Nonfiction Review by Ren Iwamoto

Aaron Chan, This City is a Minefield (Hong Kong: Signal 8, 2019). Paperbound, 252 pp., $US18.95.

This City is a MinefieldThis City is a Minefield does not feel like a debut. Chan’s skill as a storyteller in other artistic arenas shines through in this tender and funny book of essays, recollections, and short stories. This City recounts Chan’s life as a gay Chinese man growing up, living and working in
Vancouver, and everything associated with those axes of identity.

Marginalization is often foregrounded in the text. Chan frequently alludes to 2SLGBTQIA+ representation in media, which he characterizes as rife with meet-cutes and soap opera-like drama. By contrast, his own romantic encounters are often awkward (especially as a young man, and he often laments his lack of a gaydar), highlighting the difficult reality for many queer people of navigating a heterocentric society. Even in a city like Vancouver—which Chan describes so strikingly as to render it a character in and of itself—where the best of Canada’s diversity is showcased, Chan describes a sense of mild, persistent isolation. He feels removed from the LGBT+ community as a Chinese man, and from the Chinese community as a gay man. His sexuality causes considerable tension in his family, especially with his conservative Chinese parents, who view his gayness as somehow both a bad choice and an affliction. “When I think about my time studying Chinese,” Chan writes, “it triggers conflicting emotions: nostalgia mixed with disgust.” To me, this perfectly encapsulates the queer diasporic experience. The simultaneous love, tenderness, removal, and repulsion one feels as they attempt to fit in can be a lifelong struggle, which Chan captures in his memoir.

The tone of This City is mixed— at times humorous, at times serious. The constant tension of racial and sexual othering adds depth to the more serious moments, and heightens the lightness and humor of Chan’s happier snapshots. Although rarely—if ever—laugh-out-loud funny, Chan’s writing often brings a smile to your face in transcribing his text exchanges and inner monologues. The transitions between the text’s multiple moods are not always seamless, which originally struck me as an imperfection. However, I came to appreciate these abrupt shifts. The memoir has the quality of a conversation, and conversations rarely transition perfectly from one mood or topic to the next, an effect compounded by This City’s lack of overarching narrative. Indeed, as I worked my way through the book, imperfection grew to be one of its most compelling qualities. Memoirs, like museums, are often highly curated. Chan’s awkwardness, weirdness, his occasional disconnect from other members of the Chinese and/or queer communities—all lend a deeply human and highly relatable quality to his work. Quoting Brené Brown, Chan writes that “emotional risk, exposure, uncertainty… Vulnerability is our most accurate measurement of courage.” This is the kernel of truth at the centre of This City. Chan unveils himself before the reader, revealing moments of terror and embarrassment, and that is a large part of what makes him so compelling a narrator.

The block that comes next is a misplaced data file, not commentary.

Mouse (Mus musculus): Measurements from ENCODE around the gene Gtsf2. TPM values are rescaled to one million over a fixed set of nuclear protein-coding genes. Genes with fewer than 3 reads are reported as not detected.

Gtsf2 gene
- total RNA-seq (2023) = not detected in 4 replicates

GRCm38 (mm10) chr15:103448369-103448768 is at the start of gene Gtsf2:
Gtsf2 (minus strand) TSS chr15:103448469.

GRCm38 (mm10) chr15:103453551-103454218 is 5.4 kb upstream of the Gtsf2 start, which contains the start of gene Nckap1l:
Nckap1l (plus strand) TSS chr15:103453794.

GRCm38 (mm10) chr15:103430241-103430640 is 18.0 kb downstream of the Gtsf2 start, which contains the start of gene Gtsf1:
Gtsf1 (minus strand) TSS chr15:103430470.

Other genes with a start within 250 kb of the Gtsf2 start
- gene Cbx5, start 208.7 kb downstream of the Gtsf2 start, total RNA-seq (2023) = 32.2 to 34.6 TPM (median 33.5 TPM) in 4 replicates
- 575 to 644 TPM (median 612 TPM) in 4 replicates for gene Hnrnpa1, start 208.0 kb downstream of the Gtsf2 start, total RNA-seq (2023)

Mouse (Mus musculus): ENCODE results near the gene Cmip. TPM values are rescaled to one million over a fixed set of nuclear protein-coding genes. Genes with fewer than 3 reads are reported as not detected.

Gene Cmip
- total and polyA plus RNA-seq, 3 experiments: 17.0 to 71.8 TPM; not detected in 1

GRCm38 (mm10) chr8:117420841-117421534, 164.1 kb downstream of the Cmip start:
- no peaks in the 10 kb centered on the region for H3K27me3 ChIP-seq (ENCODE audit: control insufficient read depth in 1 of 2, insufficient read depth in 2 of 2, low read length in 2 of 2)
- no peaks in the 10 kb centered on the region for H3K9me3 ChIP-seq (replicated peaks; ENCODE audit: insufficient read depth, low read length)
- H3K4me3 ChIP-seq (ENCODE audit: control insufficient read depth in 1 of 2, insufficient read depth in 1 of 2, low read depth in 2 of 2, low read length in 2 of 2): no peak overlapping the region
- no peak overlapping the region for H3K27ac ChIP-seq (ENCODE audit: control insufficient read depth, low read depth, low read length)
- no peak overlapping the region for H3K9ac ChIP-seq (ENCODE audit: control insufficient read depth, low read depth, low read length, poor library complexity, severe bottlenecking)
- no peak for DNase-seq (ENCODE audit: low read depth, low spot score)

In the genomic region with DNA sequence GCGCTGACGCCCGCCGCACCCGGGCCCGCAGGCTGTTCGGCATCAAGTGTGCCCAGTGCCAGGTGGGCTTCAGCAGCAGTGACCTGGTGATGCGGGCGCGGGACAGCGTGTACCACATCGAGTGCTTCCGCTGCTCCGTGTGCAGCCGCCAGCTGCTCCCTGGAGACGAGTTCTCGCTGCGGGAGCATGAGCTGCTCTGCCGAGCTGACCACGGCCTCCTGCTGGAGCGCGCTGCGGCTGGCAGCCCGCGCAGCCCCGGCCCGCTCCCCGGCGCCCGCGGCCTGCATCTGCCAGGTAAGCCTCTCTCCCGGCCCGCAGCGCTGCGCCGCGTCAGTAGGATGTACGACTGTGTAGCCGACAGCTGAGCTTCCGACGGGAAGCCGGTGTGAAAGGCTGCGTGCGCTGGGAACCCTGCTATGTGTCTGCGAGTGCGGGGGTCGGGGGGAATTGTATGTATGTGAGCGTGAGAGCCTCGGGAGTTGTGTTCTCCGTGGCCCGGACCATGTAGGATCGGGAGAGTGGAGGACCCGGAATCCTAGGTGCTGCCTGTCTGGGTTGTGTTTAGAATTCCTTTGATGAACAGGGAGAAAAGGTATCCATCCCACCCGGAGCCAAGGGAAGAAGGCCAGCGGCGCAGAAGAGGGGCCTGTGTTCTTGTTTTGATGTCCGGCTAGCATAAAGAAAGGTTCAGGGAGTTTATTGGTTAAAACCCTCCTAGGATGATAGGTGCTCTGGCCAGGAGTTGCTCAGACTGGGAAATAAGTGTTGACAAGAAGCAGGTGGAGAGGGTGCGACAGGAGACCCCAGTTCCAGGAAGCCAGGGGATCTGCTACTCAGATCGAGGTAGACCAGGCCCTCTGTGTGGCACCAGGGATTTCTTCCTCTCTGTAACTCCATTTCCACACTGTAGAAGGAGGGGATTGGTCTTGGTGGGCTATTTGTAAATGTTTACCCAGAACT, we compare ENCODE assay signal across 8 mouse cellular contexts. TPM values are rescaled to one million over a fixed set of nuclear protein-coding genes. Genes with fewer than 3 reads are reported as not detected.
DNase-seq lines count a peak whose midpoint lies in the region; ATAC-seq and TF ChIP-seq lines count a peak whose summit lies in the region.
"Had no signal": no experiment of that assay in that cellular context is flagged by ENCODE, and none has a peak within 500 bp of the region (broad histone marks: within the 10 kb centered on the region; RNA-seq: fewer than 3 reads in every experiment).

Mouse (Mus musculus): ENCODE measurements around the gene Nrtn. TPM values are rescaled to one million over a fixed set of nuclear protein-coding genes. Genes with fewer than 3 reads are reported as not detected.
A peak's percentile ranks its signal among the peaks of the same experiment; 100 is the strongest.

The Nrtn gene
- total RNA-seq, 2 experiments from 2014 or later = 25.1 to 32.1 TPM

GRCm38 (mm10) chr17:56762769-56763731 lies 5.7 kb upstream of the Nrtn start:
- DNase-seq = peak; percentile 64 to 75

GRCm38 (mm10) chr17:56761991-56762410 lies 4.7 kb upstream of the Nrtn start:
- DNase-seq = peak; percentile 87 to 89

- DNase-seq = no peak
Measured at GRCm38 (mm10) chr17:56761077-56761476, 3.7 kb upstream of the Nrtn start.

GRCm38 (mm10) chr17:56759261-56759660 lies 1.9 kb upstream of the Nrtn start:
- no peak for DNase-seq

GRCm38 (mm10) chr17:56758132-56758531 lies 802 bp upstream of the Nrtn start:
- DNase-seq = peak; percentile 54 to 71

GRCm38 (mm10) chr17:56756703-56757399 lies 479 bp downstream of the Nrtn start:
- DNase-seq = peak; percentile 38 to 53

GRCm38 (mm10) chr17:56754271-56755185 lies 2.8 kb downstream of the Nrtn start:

One of the memoir’s most striking features is the short creative piece Chan wrote while in school. In it, the narrator, an id-like shadow self, imagines himself as a separate entity from his body, which he pressures into casual sex with men he meets online. The sex is barely pleasurable and borderline traumatizing, yet the narrator continually forces himself into similar encounters. This dark and glittering shard set in the mosaic of the memoir highlights, amongst other things, the pressures of online
dating and hook-up culture and the stigma of hypersexualization placed upon gay men. It also plays perfect counterpart to later tellings of genuinely tender and meaningful encounters, as in “A Case of Jeff,” a short piece which won subTerrain’s 2013 Lush Triumphant Award.

Chan backs up his experiences of marginalization with academic studies. This isn’t to say that one’s lived experience needs validation by experts; however, the inclusion of such, most notably Mary Diane Plummer’s “Sexual Racism in Gay Communities: Negotiating the Ethnosexual Market” (2007), fulfills the double duty of providing intellectual robustness and subtly reminding readers of their own potential biases. Chan recounts his own peers and friends in the gay community denying sexual racism, calling it a “preference” without further reflection, effectively gaslighting Chan (and by extension, the many other gay men of colour who are flatly rejected due to race). By including academic work, Chan shores himself up and gently reassures the reader, who may be a gay Asian man like him, that the discrimination they face is real. By quietly refusing to be gaslit despite uncertainty, Chan makes This City both a companion and guiding light.

This City is clearly the work of a seasoned storyteller with a strong point of view. Its episodic style makes it easy to take breaks when the subject matter grows harrowing, and Chan’s sense of humour reminds you that despite one’s marginalizations and life trials, it is possible to find joy in day-to-day life. Rich with sentiment, information, and of course Chan’s life story, it is also relatively brief. The book is easily read over a few days, but I found myself revisiting certain passages to go over them more carefully, a testament to Chan’s ability to build a multi-faceted narrative.

—Ren Iwamoto

As in The Malahat Review, 212, fall 2020